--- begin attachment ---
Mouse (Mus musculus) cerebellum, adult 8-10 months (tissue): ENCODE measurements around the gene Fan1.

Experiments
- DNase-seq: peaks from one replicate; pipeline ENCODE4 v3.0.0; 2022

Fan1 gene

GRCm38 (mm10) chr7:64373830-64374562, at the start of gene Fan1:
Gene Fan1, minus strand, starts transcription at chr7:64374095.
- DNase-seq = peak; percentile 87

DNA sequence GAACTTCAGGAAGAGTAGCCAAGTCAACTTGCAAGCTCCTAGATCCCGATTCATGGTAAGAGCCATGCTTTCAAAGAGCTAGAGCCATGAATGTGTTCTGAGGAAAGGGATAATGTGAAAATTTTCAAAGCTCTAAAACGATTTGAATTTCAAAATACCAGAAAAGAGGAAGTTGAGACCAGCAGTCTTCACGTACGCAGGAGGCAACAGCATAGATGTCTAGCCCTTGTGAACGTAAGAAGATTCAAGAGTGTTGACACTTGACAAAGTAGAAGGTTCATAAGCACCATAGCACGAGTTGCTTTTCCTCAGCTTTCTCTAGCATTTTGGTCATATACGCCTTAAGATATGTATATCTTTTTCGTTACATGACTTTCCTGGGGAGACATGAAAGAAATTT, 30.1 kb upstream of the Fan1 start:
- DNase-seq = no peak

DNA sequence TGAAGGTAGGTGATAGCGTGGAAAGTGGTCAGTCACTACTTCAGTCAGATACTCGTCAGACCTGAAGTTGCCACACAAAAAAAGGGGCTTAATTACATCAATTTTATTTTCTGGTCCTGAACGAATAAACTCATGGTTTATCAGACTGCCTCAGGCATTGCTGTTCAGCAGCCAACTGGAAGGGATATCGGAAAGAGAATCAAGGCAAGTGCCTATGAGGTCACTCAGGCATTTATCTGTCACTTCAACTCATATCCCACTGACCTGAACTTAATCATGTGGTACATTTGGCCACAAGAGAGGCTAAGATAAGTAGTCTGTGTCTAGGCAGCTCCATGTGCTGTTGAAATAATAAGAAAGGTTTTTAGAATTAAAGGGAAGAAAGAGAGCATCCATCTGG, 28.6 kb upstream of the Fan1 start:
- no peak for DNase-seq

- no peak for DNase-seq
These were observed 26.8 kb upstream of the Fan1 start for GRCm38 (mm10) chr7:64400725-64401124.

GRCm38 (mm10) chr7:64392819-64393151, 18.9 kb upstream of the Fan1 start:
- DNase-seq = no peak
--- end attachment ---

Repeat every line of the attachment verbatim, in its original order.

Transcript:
Mouse (Mus musculus) cerebellum, adult 8-10 months (tissue): ENCODE measurements around the gene Fan1.

Experiments
- DNase-seq: peaks from one replicate; pipeline ENCODE4 v3.0.0; 2022

Fan1 gene

GRCm38 (mm10) chr7:64373830-64374562, at the start of gene Fan1:
Gene Fan1, minus strand, starts transcription at chr7:64374095.
- DNase-seq = peak; percentile 87

DNA sequence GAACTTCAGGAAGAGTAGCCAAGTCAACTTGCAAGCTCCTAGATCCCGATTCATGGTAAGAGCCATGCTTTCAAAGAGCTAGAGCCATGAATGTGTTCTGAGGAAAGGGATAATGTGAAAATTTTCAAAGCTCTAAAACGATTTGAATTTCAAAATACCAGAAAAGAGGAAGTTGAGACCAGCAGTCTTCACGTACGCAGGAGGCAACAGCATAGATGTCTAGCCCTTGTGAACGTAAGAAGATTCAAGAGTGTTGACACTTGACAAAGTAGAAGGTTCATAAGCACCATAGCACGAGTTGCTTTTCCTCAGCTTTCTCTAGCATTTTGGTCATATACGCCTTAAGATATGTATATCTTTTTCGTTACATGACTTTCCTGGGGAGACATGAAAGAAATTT, 30.1 kb upstream of the Fan1 start:
- DNase-seq = no peak

DNA sequence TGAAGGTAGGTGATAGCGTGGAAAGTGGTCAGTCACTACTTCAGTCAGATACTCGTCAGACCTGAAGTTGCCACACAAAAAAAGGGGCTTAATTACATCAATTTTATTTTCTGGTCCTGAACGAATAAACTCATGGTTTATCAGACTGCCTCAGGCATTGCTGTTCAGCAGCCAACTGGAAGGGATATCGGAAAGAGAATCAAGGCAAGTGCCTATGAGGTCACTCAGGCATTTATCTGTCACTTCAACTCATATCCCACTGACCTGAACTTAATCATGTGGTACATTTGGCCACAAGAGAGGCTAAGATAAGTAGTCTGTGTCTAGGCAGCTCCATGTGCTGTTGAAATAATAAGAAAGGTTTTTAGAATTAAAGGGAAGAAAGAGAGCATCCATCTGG, 28.6 kb upstream of the Fan1 start:
- no peak for DNase-seq

- no peak for DNase-seq
These were observed 26.8 kb upstream of the Fan1 start for GRCm38 (mm10) chr7:64400725-64401124.

GRCm38 (mm10) chr7:64392819-64393151, 18.9 kb upstream of the Fan1 start:
- DNase-seq = no peak